The quest for immortality has a long history in futurist circles. What if you could jump from body to body, complete with the same thoughts, the same memories, the same personality as before? That's the idea behind the new Ryan Reynolds vehicle Self/Less. And while the film won't change your life, it's a fine way to spend two hours in the dark, thinking about the future.
Right off the bat, it should be said that there's virtually nothing in the film about the mechanics of how we might achieve immortality. The movie features a simple, magical device and nothing more. Think two MRI machines, with a human body in each — one containing the consciousness that's supposed to be transplanted, and another the human vessel that will become the mind's new home.
The primary consciousness in question throughout Self/Less is that of Damian Hale, a vicious real estate tycoon played by Ben Kinglsey who has more money than God and a terminal illness. The vessel? A body played by Ryan Reynolds who it turns out used to have a consciousness of his own. (If you've seen trailers for this movie, this isn't a spoiler.)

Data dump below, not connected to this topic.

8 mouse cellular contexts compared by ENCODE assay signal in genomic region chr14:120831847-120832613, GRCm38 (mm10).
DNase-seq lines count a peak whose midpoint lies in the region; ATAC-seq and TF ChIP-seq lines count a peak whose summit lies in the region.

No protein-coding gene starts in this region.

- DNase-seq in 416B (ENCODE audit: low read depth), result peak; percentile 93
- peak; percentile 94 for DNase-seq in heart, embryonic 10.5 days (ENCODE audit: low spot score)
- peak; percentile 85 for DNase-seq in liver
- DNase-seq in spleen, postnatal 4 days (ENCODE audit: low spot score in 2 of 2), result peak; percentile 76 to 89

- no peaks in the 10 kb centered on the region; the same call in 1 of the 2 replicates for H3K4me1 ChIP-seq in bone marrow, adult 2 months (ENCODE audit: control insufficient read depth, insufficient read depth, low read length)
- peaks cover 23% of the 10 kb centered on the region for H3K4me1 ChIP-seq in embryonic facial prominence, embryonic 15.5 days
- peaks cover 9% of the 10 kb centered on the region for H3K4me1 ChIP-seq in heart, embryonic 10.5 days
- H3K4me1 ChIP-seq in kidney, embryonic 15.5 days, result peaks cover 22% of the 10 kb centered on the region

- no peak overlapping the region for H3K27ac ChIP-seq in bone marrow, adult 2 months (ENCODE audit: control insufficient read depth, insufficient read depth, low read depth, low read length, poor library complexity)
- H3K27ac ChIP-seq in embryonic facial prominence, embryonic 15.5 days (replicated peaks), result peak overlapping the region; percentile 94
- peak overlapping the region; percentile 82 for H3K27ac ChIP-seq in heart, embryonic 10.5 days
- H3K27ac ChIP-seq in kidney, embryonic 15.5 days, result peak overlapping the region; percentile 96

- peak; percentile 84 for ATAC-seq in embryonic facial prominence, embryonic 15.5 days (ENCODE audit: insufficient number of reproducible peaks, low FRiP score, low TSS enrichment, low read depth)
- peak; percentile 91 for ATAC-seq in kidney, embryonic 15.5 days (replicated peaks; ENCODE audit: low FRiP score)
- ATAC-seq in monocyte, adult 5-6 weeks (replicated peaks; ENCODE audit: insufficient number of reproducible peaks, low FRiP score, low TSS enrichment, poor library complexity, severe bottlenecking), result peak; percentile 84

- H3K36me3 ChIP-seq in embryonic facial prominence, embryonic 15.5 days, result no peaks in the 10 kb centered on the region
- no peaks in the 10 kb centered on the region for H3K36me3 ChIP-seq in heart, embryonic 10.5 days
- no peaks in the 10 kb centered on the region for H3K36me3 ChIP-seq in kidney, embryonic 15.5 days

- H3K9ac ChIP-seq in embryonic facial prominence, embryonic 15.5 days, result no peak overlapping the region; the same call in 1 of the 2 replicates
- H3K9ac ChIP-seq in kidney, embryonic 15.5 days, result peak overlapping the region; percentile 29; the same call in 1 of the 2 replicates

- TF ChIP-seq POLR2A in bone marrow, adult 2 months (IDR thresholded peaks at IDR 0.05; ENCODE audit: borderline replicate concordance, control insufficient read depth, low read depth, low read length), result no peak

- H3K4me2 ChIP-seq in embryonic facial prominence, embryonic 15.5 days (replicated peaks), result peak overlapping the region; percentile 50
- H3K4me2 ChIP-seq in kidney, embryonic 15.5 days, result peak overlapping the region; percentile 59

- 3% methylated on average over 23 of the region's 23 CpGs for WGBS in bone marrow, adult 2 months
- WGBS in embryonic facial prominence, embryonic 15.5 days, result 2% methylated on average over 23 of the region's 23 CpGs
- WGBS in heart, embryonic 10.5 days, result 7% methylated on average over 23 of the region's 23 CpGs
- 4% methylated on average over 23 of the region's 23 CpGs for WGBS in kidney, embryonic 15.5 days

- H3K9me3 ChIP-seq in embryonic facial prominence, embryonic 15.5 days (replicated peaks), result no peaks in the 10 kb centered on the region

With a wave of the cinematic hands, Hale's mind is transferred to the body of Reynolds, and he proceeds to do what we'd expect hedonistic billionaires on power trips do. We keep hearing the question of what brilliant men like Steve Jobs would do if given another 50 years. The answer? Apparently go to a lot of clubs and have lots of sex.
But soon, Hale learns that perhaps his new body wasn't just a vessel manufactured in a lab after all. And pretty soon he's made to confront the fact that a desperate man with plenty to live for gave up his life for Hale's second chance.
Viewers are ultimately meant to ponder just how far we'll go in an effort toward self-preservation — after plenty of sex and fast cars, of course. Would you take a life for a chance at immortality? What kind of unintended consequences would you live with, even if this mind-body swap fit within your own ethical and moral framework?
Director Tarsem Singh is explicit that he didn't care about the device that actually transports consciousness from one person to another in the film."If it's a Tony Scott movie and you have a lot of money, you could build a much bigger machine and go PING and make it louder," he tells me facetiously. "Let's show it to [audiences] and say this is the least interesting thing to me."